Photo contests are one way to help you with your photography skills.

This article today comes from Adam Williams who submitted this article to “picturecorrect”. Amazing insights are certainly worth sharing.

After a few minor photo competition successes, I entered the 2013 Focus Awards absolutely full of confidence, my ego had taken hold and all I could think about was all the recognition and prizes I was going to win.

You guessed it, it was an absolute fail!

However, failure is one of my key inspirations and every time it happens (fairly often) the cogs in my mind start spinning as I try to figure out how to never let it happen again.

One of Adam Williams winning photos!

At the time, I was still a carpenter/builder and as I went about the rest of the day my mind was elsewhere contemplating how I could improve my chances of photo competition success in the future.

Then an idea struck me, a lightbulb moment, what if the winning photo competition galleries, the top 20/50/100 scoring photos that are always published on the relevant competition websites contained a pattern as to which photos might be more likely to be successful in a photo competition.

I couldn’t stop thinking about it, I raced home, turned on the computer, opened an Excel spreadsheet and created a series of columns based on photographic criteria.

Great Light, Black and White, High Saturation, etc, etc

I then scoured the galleries of my favorite photo competitions, one by one I viewed each image and ticked the various boxes on my excel spreadsheet.

I was hoping to see patterns of specific photographic criteria common to the top-scoring photos.

Not only did I find a series of patterns, their significance blew my mind.

There were three very important photographic elements found within almost all of the winning photos, so much so, if your photos didn’t contain at least two of these three elements it was almost impossible to win photo competitions.

3 Important Photographic Elements:

  1. Strong Subject
  2. Simplicity
  3. Great Light
Here is the link: https://123photogo.com/gallery-end-of-2020/

Enter Photo Competitions with the unfair advantage!

Have you ever noticed that the same handful of photographers seem to win all the high profile photo competitions?

It’s true, the same names tend to end up on the winner’s list time and time again.

Photo competitions are no different from any other competition in the fact that if it is your first time entering you are probably not going to be all that great. To be great in any competition generally requires figuring out the subtleties of success.

So what can we do to give ourselves the best chance of winning?

The reason the same photographers tend to always win is that after several years of entering they have figured out what works and what doesn’t.

Keep in mind, like me, those winners once were lousy at photo competitions too.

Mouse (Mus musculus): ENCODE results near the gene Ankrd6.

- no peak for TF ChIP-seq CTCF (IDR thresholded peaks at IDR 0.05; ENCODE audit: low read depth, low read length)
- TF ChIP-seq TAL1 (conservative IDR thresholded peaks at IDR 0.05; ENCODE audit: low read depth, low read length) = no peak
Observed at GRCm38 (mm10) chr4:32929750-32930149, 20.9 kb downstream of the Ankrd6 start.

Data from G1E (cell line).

But, that kind of experience comes at a cost. They have probably, entered their best 4 or more photos into at least 5 photo competitions per year, over a period of 2-3 years. If we do the math at an average of $25usd per photo that kind of experience is likely to cost well over $1000.

What if I told you that you already have GOLD-winning photos in your collection?

Yes 100%, you already have photos in your collection that have the potential to achieve awards at the highest levels and win the biggest international photo competitions!

How do I know this?

Over the years, I have taught Photoshop to thousands of passionate photographers of all levels, from absolute beginners to experienced professionals.

And the one thing they all have in common is GOLD-worthy photos in their collections.

I bet your wondering, how can absolute beginners and experienced professionals both be at the same level?

You are right; they are not. However, without fail, no matter the skill level I could always find photos with GOLD level potential on the hard drives of every single photographer that I have taught.

Granted, the beginners generally had fewer gold-potential photos than the more experienced photographers; however, regardless of skill or experience, I could always find the diamonds among the rough.

Therefore, I am 100% sure that you too have photos of the highest level in your collection; but, which ones are they?

If you are like me, you probably have 20,000 – 200,000 photos on your hard drives.

And if you have entered a competition before you might know that your favorite photo is often the one the scores the lowest. Just because we like it doesn’t mean it will do well in a photo competition.

We should absolutely take photos to please ourselves, however, to be successful in photo competitions we need to put our emotions aside and choose photos that will please the judges.

Image selection is the most important skill you can learn to winning photo contests.

Not only is selecting the right photos critical to doing well in photo competitions, but it is also the single most important skill in building your reputation as an exceptional photographer.